Effective January 1, 2012, the Guide to Advancement (which replaced the publication Advancement Committee Policies and Procedures) is now the official Boy Scouts of America source on advancement policies and procedures.

[ Inside front cover, and 5.0.1.4 ] Unauthorized Changes to Advancement Program

No council, committee, district, unit, or individual has the authority to add to, or subtract from, advancement requirements. (There are limited exceptions relating only to youth members with disabilities. For details see section 10, Advancement for Members With Special Needs.)

[ Inside front cover, and 7.0.1.1 ] The Guide to Safe Scouting Applies

Policies and procedures outlined in the Guide to Safe Scouting, No. 34416, apply to all BSA activities, including those related to advancement and Eagle Scout service projects. [Note: Always reference the online version, which is updated quarterly.]

[ 4.1.0.3 ] ] Who Approves Cub Scout Advancement?

A key responsibility for den leaders is to implement the core den meeting plans as outlined in the Den & Pack Meeting Resource Guide, No. 34409. For Wolf, Bear, and Webelos advancement, den leaders take the lead in approving requirements, though their assistants, and also parents who help at meetings, may be asked to play the role of Akela and assist. Parents sign for requirements that, according to meeting plans and instructions in the handbooks, take place at home. For the Bobcat trail and Tiger Cub achievements, parents (or adult partners) should sign in the boys handbook; the den leader then approves as progress is recorded in the dens advancement record.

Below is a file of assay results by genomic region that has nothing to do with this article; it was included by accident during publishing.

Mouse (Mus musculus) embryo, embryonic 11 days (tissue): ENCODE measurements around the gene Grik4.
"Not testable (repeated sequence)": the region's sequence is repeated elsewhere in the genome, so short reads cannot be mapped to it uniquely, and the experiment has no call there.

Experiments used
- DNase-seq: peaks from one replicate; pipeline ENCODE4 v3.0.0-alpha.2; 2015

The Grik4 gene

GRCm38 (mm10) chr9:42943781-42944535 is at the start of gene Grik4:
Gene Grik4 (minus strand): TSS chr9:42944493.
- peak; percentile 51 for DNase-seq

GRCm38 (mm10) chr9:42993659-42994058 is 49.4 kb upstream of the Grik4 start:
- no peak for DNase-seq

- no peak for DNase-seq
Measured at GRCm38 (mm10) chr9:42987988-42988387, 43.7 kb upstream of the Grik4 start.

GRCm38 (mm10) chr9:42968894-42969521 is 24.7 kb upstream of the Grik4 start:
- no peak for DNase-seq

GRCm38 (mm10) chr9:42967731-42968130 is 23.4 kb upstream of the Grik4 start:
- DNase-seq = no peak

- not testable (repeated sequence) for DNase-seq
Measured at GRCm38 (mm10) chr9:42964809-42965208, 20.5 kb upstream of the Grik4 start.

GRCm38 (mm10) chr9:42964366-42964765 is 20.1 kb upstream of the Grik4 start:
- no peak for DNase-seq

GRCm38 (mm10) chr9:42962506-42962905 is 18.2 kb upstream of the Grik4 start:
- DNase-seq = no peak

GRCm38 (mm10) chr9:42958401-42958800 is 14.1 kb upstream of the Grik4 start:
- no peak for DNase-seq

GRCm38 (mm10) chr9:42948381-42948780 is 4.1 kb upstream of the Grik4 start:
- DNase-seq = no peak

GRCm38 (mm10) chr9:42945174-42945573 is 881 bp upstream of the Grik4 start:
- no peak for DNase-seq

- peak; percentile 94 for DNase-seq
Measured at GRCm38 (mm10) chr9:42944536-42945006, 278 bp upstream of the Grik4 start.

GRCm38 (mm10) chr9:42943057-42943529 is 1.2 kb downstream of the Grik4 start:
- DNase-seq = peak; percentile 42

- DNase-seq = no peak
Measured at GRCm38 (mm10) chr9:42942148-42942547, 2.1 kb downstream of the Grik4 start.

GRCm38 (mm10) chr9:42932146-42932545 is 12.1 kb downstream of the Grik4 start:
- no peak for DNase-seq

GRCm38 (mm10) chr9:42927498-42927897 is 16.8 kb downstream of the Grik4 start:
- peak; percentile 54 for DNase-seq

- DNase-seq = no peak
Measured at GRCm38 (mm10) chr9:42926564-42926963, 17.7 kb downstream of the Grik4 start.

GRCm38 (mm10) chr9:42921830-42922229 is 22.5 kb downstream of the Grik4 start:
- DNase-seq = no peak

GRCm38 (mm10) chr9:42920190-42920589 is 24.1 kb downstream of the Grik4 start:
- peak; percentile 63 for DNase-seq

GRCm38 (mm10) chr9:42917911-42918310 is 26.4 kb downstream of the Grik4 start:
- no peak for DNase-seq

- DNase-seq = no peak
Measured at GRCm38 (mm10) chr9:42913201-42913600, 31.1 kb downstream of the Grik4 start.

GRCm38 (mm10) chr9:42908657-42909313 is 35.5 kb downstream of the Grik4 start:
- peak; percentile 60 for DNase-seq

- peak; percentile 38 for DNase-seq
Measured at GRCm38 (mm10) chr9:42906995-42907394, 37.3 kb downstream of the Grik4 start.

[ 4.1.0.4 ] Do Your Best

Advancement performance in Cub Scouting is centered on its motto: Do Your Best. When a boy has done thishis very bestthen regardless of the requirements for any rank or award, it is enough; accomplishment is noted. This is why den leaders, assistants, and parents or guardians are involved in approvals. Generally they know if effort put forth is really the Cub Scouts best.

[ 4.1.2.2 ] Cub Scout Academics and Sports Program

More than just a recognition opportunity, this program develops new skills, improves those existing, and otherwise enriches Cub Scouting. Details can be found in the Cub Scout Academics and Sports Program Guide, No. 34299. Activities include subjects like science, video games, collecting, and chess; and sports such as baseball, skateboarding, and table tennis. Each has two levelsa belt loop and a pin. Belt loops, which can be earned more than once, are awarded when each of three requirements is met. Cub Scouts may then continue with additional requirements and earn the pin. Archery and BB gun shooting are included, but can only be conducted at a council presented activity with certified supervisors.

Additional notes of interest:

Webelos Scouts may complete requirements in a family, den, pack, school, or community environment.

Akela (Pronounced Ah-KAY-la) Title of respect used in Cub Scoutingany good leader is Akela. Akela is also the leader and guide for Cub Scouts on the advancement trail. The name comes from Rudyard Kipling's Jungle Book. (See "Law of the Pack.")

Law of the Pack The Cub Scout follows Akela.

The Cub Scout helps the pack go.

The pack helps the Cub Scout grow.

The Cub Scout gives goodwill.

Page 4 of 4